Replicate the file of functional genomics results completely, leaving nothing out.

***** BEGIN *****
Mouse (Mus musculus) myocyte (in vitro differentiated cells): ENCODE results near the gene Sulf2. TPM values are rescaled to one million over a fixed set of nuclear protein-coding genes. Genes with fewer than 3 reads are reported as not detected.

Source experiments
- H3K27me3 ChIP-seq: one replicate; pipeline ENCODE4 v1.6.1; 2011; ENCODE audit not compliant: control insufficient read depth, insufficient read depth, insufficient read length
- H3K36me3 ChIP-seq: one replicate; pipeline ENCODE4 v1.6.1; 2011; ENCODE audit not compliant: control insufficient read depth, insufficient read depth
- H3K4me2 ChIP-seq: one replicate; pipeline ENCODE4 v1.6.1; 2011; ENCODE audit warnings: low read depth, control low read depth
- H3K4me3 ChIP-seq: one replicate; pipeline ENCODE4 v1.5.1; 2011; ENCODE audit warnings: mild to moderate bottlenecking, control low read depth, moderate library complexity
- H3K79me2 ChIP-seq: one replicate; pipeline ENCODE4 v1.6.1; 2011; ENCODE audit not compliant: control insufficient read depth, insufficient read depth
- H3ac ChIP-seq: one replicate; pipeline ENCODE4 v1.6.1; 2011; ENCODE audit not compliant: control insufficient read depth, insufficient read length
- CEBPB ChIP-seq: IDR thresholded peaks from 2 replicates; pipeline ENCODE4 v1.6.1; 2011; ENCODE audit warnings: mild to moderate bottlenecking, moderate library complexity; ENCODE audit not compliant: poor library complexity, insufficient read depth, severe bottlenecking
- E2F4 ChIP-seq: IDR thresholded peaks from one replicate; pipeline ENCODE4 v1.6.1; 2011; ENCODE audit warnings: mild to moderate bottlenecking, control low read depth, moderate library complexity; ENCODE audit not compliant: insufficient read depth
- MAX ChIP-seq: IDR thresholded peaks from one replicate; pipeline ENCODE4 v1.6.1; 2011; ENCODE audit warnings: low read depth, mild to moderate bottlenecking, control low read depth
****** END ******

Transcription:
Mouse (Mus musculus) myocyte (in vitro differentiated cells): ENCODE results near the gene Sulf2. TPM values are rescaled to one million over a fixed set of nuclear protein-coding genes. Genes with fewer than 3 reads are reported as not detected.

Source experiments
- H3K27me3 ChIP-seq: one replicate; pipeline ENCODE4 v1.6.1; 2011; ENCODE audit not compliant: control insufficient read depth, insufficient read depth, insufficient read length
- H3K36me3 ChIP-seq: one replicate; pipeline ENCODE4 v1.6.1; 2011; ENCODE audit not compliant: control insufficient read depth, insufficient read depth
- H3K4me2 ChIP-seq: one replicate; pipeline ENCODE4 v1.6.1; 2011; ENCODE audit warnings: low read depth, control low read depth
- H3K4me3 ChIP-seq: one replicate; pipeline ENCODE4 v1.5.1; 2011; ENCODE audit warnings: mild to moderate bottlenecking, control low read depth, moderate library complexity
- H3K79me2 ChIP-seq: one replicate; pipeline ENCODE4 v1.6.1; 2011; ENCODE audit not compliant: control insufficient read depth, insufficient read depth
- H3ac ChIP-seq: one replicate; pipeline ENCODE4 v1.6.1; 2011; ENCODE audit not compliant: control insufficient read depth, insufficient read length
- CEBPB ChIP-seq: IDR thresholded peaks from 2 replicates; pipeline ENCODE4 v1.6.1; 2011; ENCODE audit warnings: mild to moderate bottlenecking, moderate library complexity; ENCODE audit not compliant: poor library complexity, insufficient read depth, severe bottlenecking
- E2F4 ChIP-seq: IDR thresholded peaks from one replicate; pipeline ENCODE4 v1.6.1; 2011; ENCODE audit warnings: mild to moderate bottlenecking, control low read depth, moderate library complexity; ENCODE audit not compliant: insufficient read depth
- MAX ChIP-seq: IDR thresholded peaks from one replicate; pipeline ENCODE4 v1.6.1; 2011; ENCODE audit warnings: low read depth, mild to moderate bottlenecking, control low read depth